- Geopolitical tensions increased as Israel intensified its bombings in southern Gaza.
- There was a 1.4 million barrel increase in US crude inventories last week.
- Bank lending across the Eurozone nearly stopped last month, suggesting a looming recession.
On Wednesday, oil prices increased by approximately 2% due to concerns about conflict in the Middle East. However, higher US crude inventories and gloomy economic prospects in Europe capped the gains. Price Futures analyst Phil Flynn mentioned that prices initially dropped during the session but rebounded due to increased geopolitical risks.
WTI Futures (Source: Nymex)
Israel intensified its bombings in south Gaza, and violence erupted in other parts of the Middle East. Prime Minister Benjamin Netanyahu, in a televised statement, announced that Israel is preparing for a ground invasion of Gaza.
Meanwhile, the Energy Information Administration (EIA) reported a 1.4 million barrel increase in US crude inventories in the latest week, reaching 421.1 million barrels. This figure exceeded the 240,000-barrel gain that analysts had anticipated.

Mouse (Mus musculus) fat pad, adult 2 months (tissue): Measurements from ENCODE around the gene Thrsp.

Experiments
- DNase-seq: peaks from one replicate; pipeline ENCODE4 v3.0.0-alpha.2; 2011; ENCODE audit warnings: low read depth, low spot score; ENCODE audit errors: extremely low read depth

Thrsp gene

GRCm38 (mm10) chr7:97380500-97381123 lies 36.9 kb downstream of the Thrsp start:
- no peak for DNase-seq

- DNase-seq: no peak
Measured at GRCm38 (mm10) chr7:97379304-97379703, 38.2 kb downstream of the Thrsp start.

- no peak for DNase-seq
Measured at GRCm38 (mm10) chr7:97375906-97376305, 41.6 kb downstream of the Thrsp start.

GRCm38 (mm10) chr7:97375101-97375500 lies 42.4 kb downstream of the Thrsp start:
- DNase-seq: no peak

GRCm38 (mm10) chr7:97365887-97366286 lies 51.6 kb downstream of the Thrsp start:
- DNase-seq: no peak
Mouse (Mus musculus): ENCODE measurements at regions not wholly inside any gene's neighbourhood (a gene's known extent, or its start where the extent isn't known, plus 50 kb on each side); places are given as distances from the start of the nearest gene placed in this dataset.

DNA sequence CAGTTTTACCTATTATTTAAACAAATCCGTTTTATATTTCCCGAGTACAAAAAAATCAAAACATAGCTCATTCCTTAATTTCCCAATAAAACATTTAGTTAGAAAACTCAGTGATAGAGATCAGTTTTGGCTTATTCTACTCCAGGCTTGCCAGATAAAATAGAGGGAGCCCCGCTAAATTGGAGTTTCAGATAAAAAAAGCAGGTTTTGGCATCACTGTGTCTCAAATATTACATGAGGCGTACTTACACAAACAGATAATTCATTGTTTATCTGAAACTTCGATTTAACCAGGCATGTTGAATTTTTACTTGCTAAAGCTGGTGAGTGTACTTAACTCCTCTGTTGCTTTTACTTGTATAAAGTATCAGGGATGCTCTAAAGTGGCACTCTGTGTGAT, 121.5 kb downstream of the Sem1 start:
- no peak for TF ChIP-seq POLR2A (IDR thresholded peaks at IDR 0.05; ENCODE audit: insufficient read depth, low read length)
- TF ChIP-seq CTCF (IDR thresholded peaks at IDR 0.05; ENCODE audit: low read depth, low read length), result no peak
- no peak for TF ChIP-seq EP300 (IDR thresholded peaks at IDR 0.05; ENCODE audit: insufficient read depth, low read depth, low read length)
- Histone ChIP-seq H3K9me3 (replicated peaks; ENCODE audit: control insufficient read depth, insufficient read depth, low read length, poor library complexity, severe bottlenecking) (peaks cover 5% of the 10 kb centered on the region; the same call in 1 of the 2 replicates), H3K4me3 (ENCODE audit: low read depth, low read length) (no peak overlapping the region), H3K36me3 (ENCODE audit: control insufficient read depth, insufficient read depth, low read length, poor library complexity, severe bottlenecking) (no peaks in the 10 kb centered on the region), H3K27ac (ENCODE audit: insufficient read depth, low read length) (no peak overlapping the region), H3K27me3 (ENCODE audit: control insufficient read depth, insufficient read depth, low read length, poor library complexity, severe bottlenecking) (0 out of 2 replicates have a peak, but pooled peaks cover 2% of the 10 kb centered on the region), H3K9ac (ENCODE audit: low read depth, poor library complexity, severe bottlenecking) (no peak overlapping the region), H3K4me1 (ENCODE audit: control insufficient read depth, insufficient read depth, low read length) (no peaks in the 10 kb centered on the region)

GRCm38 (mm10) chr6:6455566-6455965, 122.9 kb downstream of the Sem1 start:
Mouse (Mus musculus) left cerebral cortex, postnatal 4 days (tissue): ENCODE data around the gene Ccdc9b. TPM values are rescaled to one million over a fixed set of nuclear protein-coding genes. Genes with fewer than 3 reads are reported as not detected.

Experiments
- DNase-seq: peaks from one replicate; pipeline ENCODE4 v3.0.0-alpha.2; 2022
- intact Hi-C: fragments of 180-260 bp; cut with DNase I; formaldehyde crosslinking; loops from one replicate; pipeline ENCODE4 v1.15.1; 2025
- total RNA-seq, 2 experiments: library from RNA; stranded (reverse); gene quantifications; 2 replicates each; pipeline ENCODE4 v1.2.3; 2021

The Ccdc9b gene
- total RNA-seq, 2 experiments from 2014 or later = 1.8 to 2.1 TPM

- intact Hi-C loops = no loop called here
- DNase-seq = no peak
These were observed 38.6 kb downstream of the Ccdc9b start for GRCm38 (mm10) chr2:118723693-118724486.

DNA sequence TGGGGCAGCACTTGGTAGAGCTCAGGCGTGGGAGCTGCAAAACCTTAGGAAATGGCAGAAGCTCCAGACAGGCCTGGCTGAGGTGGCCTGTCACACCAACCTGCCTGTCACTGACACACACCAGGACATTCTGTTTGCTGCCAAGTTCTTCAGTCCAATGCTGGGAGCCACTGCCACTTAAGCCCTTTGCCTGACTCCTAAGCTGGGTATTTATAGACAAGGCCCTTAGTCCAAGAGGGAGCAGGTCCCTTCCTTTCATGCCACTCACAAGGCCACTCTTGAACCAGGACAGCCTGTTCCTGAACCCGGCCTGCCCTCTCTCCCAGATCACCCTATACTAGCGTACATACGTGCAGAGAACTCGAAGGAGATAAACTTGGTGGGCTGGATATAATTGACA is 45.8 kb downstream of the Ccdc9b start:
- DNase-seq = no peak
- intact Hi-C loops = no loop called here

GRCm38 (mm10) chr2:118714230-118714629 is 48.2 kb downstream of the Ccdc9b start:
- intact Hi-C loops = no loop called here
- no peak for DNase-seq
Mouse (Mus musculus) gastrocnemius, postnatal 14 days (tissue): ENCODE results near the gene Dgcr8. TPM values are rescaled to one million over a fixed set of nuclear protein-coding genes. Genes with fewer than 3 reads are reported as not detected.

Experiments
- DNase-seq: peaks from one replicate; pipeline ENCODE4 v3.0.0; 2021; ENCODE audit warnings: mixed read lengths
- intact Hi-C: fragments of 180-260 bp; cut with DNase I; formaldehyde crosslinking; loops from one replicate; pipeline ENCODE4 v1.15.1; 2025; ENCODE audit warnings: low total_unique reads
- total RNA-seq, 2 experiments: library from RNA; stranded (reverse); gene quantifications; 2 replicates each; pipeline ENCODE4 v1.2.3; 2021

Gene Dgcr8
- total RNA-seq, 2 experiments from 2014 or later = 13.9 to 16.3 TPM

Bob Yawger, the energy futures director at Mizuho, noted that the EIA data was more bearish as it shifted from a significant draw in the API data to a build in the EIA data. The American Petroleum Institute (API) had previously reported a larger-than-expected draw in crude stocks.
In addition to recent weak economic data in Europe, the European Central Bank’s data indicated that bank lending across the Eurozone nearly stopped last month. The 20-nation bloc might be on the brink of a recession.
Following sluggish economic data from Germany, the Eurozone, and Britain, oil prices dropped on Tuesday, which shadowed the energy demand outlook. Surprisingly, Eurozone business activity data declined this month, raising concerns about a potential recession in the region. Germany’s data indicated that the country is already in a recession.
Meanwhile, British businesses reported another monthly decrease in activity, underscoring recession risks ahead of the Bank of England‘s interest rate decision next week.
There are mixed prospects for crude demand in China, the world’s largest oil importer. China approved a bill to issue 1 trillion yuan ($137 billion) in sovereign bonds and allow local governments to issue new debt from their 2024 quota to stimulate the economy.
However, Beijing also imposed measures that could limit crude demand, including capping its oil refining capacity at 1 billion metric tons by 2025 to streamline its extensive oil processing sector and reduce carbon emissions.